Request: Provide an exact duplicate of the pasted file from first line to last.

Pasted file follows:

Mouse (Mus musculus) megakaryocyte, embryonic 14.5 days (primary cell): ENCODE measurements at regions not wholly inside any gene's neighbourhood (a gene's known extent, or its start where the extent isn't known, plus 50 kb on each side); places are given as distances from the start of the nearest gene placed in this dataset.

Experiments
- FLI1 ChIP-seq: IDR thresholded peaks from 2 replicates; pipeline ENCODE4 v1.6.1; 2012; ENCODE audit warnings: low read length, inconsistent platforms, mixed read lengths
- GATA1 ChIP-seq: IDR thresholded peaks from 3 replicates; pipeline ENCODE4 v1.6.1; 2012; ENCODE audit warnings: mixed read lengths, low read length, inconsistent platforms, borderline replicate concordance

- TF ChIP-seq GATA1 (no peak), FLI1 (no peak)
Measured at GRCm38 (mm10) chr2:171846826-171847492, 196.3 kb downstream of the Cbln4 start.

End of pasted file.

Mouse (Mus musculus) megakaryocyte, embryonic 14.5 days (primary cell): ENCODE measurements at regions not wholly inside any gene's neighbourhood (a gene's known extent, or its start where the extent isn't known, plus 50 kb on each side); places are given as distances from the start of the nearest gene placed in this dataset.

Experiments
- FLI1 ChIP-seq: IDR thresholded peaks from 2 replicates; pipeline ENCODE4 v1.6.1; 2012; ENCODE audit warnings: low read length, inconsistent platforms, mixed read lengths
- GATA1 ChIP-seq: IDR thresholded peaks from 3 replicates; pipeline ENCODE4 v1.6.1; 2012; ENCODE audit warnings: mixed read lengths, low read length, inconsistent platforms, borderline replicate concordance

- TF ChIP-seq GATA1 (no peak), FLI1 (no peak)
Measured at GRCm38 (mm10) chr2:171846826-171847492, 196.3 kb downstream of the Cbln4 start.